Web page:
The Ocean Grove Camp Meeting Association defends the design of a new pier it plans to build in the Jersey Shore community, despite backlash from some residents who say the structure looks too much like a Christian cross on a public beach .
The religious nonprofit’s chief operating officer, Jamie Jackson, said the group “is not apologizing for it, we love that it looks like a cross”.
When asked if Jackson’s statement meant that the beach pier was, in fact, intentionally designed to look like a Christian cross, Ocean Grove Camp Meeting Association President Michael Badger simply replied: “It did not escape us”.
“Symbolism is in cooperation with its effective use,” he said. “Different people will see different things. How important it is, in a way (depends on) your point of view.
“It’s obvious to a lot of people what the shape is,” Badger said.
The Ocean Grove Camp Meeting Association, a Methodist ministry, is using $1.3 million of its funds and donating money to build the pier and other beachfront facilities.
Under a complex charter, the association has authority over the land, beach and boardwalk of Ocean Grove, which is a small seaside section of Neptune Township in Monmouth County.
The new jetty, which will be open to the public, did not need to go through local authorities for approval. However, some residents who view the design as “Christian bullying” have called on state and local authorities to intervene.
The project’s architectural firm, Leon S. Avakian Engineers, did not respond to multiple requests for comment on whether the pier was intentionally designed to be a religious symbol or just has a similar cross design at Coney Island and other Shore piers. communities.
Badger said the Camp Meeting Association never intended the pier to offend or exclude anyone. He also denied that the pier had anything to do with Christian nationalism, a term used to describe efforts to put Christian symbols and practices in public spaces.
“There was no idea it could be perceived as Christian nationalism,” Badger said. “It’s not part of the association of camp meetings.”
Christian nationalism is often used to describe the belief that the United States was established as an explicitly Christian nation and that this close relationship with Christianity should be protected, according to research by Joseph Williams, associate professor of religion at the Rutgers University.
“The practical ramifications of these views involve everything from support for laws that codify specific interpretations of Christian morality, to the defense of religious manifestations on public property, to nativist reactions to non-white, non-Christian immigrants,” a said Williams at a Rutgers University. publication.
The new cross-shaped pier design was unveiled in a premiere last month, drawing criticism from some local officials and members of the LGBTQ+ community. The pier will replace the one that was damaged ten years ago during Hurricane Sandy and never replaced.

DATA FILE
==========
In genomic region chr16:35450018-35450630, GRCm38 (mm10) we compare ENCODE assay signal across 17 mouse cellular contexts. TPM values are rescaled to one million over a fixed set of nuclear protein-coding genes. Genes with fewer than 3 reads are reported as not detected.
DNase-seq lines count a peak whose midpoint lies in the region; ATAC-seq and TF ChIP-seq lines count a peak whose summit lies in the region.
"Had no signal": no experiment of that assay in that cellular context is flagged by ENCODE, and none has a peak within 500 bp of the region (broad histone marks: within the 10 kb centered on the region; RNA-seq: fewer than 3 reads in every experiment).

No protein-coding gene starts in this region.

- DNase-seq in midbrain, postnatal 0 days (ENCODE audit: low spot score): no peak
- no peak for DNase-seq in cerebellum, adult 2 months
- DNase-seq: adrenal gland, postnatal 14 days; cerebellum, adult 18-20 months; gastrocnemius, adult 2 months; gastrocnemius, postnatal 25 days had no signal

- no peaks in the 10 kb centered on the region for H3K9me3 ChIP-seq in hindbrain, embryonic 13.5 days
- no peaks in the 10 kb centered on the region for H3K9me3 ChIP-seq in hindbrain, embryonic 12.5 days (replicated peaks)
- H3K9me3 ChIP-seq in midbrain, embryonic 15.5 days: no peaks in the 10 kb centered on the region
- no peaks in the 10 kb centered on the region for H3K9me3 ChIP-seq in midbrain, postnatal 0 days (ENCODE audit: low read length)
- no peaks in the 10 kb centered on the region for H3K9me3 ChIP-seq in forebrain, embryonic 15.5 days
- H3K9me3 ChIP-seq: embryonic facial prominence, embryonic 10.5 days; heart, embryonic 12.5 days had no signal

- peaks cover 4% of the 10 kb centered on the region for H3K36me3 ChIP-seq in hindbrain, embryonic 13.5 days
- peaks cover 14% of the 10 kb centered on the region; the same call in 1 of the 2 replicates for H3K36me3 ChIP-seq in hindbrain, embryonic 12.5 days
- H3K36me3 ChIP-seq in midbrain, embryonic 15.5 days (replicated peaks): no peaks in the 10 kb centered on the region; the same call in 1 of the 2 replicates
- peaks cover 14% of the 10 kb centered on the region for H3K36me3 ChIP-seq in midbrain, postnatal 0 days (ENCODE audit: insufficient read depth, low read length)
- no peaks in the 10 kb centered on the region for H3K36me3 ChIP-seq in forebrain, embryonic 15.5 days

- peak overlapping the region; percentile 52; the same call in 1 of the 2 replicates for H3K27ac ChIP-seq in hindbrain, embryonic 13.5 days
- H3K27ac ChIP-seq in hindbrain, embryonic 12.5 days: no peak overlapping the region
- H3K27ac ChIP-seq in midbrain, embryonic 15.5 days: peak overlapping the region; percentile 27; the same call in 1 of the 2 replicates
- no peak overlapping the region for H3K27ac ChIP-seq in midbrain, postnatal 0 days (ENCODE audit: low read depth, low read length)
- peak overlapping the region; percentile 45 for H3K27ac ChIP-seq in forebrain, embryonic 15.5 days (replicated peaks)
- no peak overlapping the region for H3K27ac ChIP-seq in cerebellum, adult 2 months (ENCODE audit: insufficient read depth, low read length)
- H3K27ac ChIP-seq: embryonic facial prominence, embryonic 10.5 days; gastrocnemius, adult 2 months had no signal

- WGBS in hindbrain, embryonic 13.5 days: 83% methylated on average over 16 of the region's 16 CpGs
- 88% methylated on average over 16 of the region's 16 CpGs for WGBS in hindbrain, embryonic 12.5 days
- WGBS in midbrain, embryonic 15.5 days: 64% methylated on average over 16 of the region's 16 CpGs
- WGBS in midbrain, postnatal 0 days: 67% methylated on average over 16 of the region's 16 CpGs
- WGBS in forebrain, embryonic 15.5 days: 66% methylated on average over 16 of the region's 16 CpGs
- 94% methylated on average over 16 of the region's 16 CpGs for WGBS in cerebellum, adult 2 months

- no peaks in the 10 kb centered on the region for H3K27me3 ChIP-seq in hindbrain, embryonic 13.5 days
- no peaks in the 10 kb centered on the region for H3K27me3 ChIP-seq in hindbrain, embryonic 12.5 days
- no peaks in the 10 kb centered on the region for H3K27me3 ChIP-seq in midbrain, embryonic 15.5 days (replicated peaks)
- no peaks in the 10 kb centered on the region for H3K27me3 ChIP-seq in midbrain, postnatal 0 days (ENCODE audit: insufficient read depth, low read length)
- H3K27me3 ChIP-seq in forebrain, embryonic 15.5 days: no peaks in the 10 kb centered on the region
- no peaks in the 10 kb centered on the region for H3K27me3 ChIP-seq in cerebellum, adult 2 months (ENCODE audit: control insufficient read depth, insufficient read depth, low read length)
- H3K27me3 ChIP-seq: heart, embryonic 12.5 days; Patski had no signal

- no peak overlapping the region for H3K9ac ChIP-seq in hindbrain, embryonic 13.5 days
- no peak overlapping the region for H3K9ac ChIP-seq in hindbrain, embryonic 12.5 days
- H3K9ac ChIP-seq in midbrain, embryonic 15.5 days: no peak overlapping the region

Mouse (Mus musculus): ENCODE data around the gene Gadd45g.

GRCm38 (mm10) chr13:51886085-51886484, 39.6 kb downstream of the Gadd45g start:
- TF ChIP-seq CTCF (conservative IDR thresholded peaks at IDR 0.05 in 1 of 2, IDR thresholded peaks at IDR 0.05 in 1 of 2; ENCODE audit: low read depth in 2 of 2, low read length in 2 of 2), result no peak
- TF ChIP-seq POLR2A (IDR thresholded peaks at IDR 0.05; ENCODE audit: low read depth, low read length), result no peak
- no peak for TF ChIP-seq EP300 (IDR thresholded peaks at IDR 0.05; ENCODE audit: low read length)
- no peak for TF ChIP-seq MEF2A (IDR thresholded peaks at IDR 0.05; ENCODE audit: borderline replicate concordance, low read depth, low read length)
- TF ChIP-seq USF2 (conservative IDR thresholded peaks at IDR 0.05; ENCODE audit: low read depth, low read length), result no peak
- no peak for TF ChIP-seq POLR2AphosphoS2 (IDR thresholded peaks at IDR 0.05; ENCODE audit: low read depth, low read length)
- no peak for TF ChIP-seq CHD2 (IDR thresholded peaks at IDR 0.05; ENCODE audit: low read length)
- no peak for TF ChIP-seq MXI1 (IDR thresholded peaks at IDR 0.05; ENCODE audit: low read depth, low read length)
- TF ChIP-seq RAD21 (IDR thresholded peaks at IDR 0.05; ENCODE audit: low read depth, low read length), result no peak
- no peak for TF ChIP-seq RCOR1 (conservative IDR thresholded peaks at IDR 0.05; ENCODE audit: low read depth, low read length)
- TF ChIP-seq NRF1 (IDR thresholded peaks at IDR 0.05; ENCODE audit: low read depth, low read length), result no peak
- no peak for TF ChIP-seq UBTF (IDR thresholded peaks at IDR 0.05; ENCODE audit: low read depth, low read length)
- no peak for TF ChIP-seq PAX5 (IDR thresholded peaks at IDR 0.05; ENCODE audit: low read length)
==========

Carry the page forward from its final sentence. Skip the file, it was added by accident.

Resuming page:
Christian symbols can already be found all around Ocean Grove.
Beach badges sold by the Camp Meetings Association include a cross, the umbrellas available for hire are decorated with cross iconography, and there is a cross mounted on the beach dunes. When visitors enter Ocean Grove, they are greeted by a sign that reads, “Welcome to Ocean Grove, a Christian Resort.”
The pier is just another version of the ‘holier than thou’ kind of bullying we all know here in what some call ‘God’s square mile’,” Ocean Grove resident Doug Grote wrote. , in an editorial this week.
“To me, any political power that would appear to bully its captive, vulnerable, secular citizens into accepting a sectarian cross as the center of its cultural life is probably a human rights abuser,” said Grote, a Presbyterian minister. semi-retired. “With construction of the pier soon to begin, I fear the beautiful cross of my faith will soon become as toxic as a Trojan horse to Ocean Grove, Asbury Park and all of New Jersey.”
Grote has the opportunity to present a motion at the next meeting of the Ocean Grove Home Owners Association on September 17, where he can seek a vote to ask the camp meeting association to stop construction of the pier” until the issues are considered, all of its citizens are consulted and approve or disagree of the cross-shaped pier, just as democracy should work.
The Ocean Grove Home Owner’s Association is not affiliated with the Camp Meeting Association and its membership includes a mix of residents.
If Grote or another resident makes a motion and it is accepted, the Home Owner’s Association will forward the results to the Camp Meeting Association and urge them to halt construction.
“However, OGHOA is not part of Camp Meeting, and Camp Meeting is not likely to be influenced by a vote of OGHOA members, no matter how decisive,” said Joyce Klein, vice -President of the Home Owners Association. in an email shared with NJ Advance Media.
Construction of the pier is expected to begin next month, a week before the Home Owners Association meeting.
That’s why Grote and resident Shane Martins are also asking elected officials to step in.
“For too long, Badger and Jackson’s decision affecting our community has gone unchecked. It is time for our leaders, who are effectively elected, to step up to ensure that the protections afforded to us under the 1st Amendment to the US Constitution are not violated,” Martins said.
Not all residents are opposed to the pier project. Some say they don’t mind the design, some embrace the symbolism of the cross, and others are just happy to see the pier being rebuilt.
“I believe most of (us) here, religious or not, are just deeply happy that the pier that many of us visit daily will soon be better than before,” said Ocean resident Charlotte Pritchard. Groves.
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jackie roman can be attached to [email protected].